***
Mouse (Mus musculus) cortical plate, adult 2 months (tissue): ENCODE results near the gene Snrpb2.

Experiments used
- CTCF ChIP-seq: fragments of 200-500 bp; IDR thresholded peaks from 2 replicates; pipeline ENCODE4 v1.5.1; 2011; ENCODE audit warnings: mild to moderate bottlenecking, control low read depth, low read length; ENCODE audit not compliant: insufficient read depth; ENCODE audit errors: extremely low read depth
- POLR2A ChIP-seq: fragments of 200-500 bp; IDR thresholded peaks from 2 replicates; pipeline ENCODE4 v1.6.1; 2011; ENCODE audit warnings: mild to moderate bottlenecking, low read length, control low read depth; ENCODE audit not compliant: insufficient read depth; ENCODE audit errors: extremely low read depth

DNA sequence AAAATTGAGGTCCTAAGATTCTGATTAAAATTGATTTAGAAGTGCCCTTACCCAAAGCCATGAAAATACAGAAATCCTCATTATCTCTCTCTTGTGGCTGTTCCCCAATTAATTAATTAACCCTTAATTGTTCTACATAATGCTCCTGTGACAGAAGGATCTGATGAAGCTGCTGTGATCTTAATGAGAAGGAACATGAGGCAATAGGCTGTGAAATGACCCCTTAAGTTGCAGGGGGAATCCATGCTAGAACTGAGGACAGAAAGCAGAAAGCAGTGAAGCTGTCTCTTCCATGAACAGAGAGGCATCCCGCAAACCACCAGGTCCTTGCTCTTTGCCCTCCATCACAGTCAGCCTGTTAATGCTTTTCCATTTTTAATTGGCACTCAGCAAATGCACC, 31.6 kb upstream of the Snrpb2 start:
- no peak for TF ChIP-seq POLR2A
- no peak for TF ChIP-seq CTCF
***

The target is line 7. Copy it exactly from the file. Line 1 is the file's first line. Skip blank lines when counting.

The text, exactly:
- no peak for TF ChIP-seq CTCF